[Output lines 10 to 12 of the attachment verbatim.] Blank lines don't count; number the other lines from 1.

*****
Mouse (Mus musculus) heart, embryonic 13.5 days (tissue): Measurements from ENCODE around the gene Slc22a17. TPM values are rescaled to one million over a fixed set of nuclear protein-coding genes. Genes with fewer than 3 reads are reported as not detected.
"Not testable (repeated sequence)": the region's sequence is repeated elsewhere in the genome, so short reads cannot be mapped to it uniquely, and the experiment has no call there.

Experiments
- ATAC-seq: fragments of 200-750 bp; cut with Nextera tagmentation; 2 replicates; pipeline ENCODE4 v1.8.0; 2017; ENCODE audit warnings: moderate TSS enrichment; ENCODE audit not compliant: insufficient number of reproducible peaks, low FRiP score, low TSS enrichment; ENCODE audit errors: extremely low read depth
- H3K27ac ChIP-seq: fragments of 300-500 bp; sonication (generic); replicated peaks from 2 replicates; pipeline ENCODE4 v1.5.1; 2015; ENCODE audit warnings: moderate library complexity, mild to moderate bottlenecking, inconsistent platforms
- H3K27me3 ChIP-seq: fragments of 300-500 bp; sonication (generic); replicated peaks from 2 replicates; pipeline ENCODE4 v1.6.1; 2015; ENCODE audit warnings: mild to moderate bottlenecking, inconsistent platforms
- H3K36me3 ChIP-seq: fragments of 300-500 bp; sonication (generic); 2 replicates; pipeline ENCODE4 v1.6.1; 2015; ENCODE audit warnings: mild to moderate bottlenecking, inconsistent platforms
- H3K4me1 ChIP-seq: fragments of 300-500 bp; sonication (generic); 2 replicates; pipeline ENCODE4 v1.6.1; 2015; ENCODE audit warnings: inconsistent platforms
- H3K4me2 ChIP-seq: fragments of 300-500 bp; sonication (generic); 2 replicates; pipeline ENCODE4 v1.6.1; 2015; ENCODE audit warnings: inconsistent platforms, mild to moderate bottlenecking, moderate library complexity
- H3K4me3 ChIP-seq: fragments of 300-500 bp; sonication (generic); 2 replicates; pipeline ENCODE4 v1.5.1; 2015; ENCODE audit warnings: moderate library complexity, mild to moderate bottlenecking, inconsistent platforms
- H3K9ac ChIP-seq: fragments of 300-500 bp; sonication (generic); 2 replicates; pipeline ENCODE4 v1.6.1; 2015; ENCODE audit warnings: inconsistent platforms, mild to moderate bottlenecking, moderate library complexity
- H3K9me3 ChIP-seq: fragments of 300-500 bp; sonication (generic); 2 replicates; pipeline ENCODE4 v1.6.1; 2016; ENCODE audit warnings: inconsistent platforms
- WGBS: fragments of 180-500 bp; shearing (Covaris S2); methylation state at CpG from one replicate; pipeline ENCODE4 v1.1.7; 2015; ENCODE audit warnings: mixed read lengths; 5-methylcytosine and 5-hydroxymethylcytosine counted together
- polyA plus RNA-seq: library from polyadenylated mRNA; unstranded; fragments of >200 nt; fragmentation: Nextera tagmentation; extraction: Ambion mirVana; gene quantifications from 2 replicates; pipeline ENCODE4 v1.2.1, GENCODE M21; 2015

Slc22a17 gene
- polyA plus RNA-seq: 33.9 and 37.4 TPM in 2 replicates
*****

- H3K4me3 ChIP-seq: fragments of 300-500 bp; sonication (generic); 2 replicates; pipeline ENCODE4 v1.5.1; 2015; ENCODE audit warnings: moderate library complexity, mild to moderate bottlenecking, inconsistent platforms
- H3K9ac ChIP-seq: fragments of 300-500 bp; sonication (generic); 2 replicates; pipeline ENCODE4 v1.6.1; 2015; ENCODE audit warnings: inconsistent platforms, mild to moderate bottlenecking, moderate library complexity
- H3K9me3 ChIP-seq: fragments of 300-500 bp; sonication (generic); 2 replicates; pipeline ENCODE4 v1.6.1; 2016; ENCODE audit warnings: inconsistent platforms